Chortophaga viridifasciata (De Geer, 1773) – C.L.P. #1

Edit:  A very wise friend of mine was kind enough to mention that I should also utilize common names when writing such posts.  My apologies, I’d just gotten highly caught up in my ranting; I don’t tend to use English names, as my E.F.L. tendencies often get in the way of my remembering them.  I’ve now added common names in parentheses.

Today’s post concerns C. viridifasciata (the Northern Green-striped Grasshopper), as described by De Geer in 1773.  I’ve wanted to see one of these guys for the longest time now, so I was ecstatic when I [quite literally] stumbled upon this little girl.  Had I not been shuffling my feet in her direction, I’d never have seen her – as can be noted in examining this photograph (which does not do her justice), her ability to camouflage is really quite outstanding.

Note the pronounced sclerites, namely the pronotal disk .  You can make out her ovipositor quite well in this shot; that, in addition to the fact that most females of this species are green, indicates her being just that – a female.

Being quick to generate much ado about nothing (and to make rather unsettling attempts at puns), I’d also like to address several concepts of interest on the topic of grasshoppers.

1.  The archetypal grasshopper is probably something like M. bivittatus (the Two-striped Grasshopper)small and green.  As such, when most say “grasshopper”, they are referring to an insect within the suborder Caelifera, the members of which I will hereafter refer to as “short-horned grasshoppers” in the hopes of eliminating ambiguity.  However, theoretically, the term “grasshopper” denotes the order Orthoptera, which also contains crickets, katydids, et cetera.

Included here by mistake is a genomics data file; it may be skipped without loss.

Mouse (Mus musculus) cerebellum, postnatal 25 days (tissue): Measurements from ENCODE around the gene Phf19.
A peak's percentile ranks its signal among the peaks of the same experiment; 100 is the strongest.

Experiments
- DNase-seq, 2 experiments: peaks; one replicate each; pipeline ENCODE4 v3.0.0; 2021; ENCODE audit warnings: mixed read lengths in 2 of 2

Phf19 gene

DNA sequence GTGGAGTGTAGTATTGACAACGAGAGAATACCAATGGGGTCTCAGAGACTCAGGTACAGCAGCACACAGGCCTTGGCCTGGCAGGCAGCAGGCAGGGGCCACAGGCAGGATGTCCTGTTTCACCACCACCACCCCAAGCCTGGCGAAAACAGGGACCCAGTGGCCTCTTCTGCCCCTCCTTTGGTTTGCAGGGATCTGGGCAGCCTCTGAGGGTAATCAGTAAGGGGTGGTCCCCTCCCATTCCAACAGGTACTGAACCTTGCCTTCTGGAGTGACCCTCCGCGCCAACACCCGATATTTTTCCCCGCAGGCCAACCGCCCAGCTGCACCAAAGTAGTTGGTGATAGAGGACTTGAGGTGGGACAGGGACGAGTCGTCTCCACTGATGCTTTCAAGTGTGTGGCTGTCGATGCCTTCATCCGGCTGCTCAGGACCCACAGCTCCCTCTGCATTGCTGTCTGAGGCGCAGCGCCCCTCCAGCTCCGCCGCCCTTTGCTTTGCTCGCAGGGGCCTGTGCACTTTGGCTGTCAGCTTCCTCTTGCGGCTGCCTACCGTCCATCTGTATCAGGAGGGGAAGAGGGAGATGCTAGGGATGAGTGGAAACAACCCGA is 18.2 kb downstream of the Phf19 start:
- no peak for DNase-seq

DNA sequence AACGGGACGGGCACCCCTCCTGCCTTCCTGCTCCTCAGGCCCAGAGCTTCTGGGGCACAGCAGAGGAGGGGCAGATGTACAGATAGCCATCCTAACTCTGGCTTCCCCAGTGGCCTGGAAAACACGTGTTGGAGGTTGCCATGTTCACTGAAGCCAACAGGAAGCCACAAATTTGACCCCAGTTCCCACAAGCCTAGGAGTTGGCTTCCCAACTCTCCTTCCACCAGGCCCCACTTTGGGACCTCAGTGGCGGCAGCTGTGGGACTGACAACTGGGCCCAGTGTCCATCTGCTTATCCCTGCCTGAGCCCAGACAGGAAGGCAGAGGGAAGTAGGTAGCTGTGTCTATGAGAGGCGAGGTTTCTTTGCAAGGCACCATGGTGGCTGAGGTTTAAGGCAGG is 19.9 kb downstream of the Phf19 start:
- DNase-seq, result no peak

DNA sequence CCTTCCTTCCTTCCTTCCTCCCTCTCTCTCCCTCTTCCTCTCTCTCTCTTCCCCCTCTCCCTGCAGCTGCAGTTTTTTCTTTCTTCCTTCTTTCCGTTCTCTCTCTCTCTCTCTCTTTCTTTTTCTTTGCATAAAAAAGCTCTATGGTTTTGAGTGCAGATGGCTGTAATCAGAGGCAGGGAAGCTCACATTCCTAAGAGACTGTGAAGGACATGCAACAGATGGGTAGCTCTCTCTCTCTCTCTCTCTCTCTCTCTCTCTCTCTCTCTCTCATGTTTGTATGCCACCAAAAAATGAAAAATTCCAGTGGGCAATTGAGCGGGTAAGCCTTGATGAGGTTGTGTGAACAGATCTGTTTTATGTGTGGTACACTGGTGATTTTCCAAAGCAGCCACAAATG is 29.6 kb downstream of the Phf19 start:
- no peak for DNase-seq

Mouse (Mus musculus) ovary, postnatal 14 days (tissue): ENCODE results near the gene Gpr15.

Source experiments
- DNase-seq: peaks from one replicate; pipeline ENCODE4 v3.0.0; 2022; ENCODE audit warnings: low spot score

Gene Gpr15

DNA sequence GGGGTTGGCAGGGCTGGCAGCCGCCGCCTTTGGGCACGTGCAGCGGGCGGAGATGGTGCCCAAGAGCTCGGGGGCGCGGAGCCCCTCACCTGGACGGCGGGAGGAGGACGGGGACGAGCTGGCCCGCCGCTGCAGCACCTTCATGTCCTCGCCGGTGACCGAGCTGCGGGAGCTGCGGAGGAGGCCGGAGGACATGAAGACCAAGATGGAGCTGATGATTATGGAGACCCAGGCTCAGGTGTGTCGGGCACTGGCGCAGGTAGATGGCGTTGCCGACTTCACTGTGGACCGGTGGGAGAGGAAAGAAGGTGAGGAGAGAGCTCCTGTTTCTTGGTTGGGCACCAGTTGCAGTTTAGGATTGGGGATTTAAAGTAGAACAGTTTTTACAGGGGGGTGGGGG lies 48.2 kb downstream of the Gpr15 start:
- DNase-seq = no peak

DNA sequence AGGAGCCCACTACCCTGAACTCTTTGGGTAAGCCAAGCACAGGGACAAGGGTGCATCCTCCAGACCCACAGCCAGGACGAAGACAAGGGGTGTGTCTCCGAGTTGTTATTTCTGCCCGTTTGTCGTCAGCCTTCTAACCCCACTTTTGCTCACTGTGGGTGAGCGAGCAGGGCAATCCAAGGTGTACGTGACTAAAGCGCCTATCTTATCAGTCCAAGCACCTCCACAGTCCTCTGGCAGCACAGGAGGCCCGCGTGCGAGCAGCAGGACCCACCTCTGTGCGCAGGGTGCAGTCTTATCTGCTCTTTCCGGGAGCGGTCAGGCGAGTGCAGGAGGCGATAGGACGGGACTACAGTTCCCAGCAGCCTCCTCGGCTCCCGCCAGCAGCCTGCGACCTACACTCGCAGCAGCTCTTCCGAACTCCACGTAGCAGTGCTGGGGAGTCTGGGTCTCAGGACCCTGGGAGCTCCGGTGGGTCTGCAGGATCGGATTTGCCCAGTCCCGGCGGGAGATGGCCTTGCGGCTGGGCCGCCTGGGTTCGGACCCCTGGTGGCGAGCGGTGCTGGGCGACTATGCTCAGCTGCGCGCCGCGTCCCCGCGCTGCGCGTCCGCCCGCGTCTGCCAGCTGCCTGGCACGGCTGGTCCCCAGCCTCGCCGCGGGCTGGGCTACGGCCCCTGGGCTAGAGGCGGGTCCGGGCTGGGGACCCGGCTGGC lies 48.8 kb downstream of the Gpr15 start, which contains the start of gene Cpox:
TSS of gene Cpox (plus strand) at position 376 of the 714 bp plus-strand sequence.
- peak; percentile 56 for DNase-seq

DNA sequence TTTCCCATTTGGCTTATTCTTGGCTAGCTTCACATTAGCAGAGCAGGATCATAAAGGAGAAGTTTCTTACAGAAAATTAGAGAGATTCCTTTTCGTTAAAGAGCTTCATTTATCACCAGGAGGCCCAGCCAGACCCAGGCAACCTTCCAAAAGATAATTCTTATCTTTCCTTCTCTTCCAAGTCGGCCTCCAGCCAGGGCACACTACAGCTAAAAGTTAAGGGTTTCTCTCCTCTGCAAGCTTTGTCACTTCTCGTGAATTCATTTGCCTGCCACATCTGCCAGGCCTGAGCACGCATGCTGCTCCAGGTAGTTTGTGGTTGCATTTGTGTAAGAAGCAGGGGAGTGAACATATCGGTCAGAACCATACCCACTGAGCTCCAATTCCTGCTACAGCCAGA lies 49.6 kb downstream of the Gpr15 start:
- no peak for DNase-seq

A significant problem arises with “grasshopper” being used to describe sometimes just Caelifera and sometimes the entirety of Orthoptera.  The traits of the former may inadvertently become affixed to the English name, suddenly rendering all katydids herbivorous.  Oppositely, of course, carnivorous Caelifera could spontaneously generate (they couldn’t evolve as such, certainly, noting the results of gut analyses and recalling phylogenetic constraints).  A universal distinction needs to be established – even my good old (to employ an idiom and simultaneously speak the truth) Oxford Paperback is alarmingly vague – “a jumping insect that makes a shrill chirping noise”.

2.  The terms “locust” and “grasshopper” are not interchangeable – locusts are of the Acrididae, a family within Caelifera.  So, all locusts are grasshoppers, but not all grasshoppers are locusts.

Well, that concludes today’s ran-I mean, erm, excessively brief post.  An attempt at both humour and a warning: the meter of this blog will most certainly be acatalectic.  You theoretically can’t describe anything besides a line of verse as such, but my point is that I will not “stop short” here – this is one of my few opportunities to rant, and I will do so with reckless abandon.

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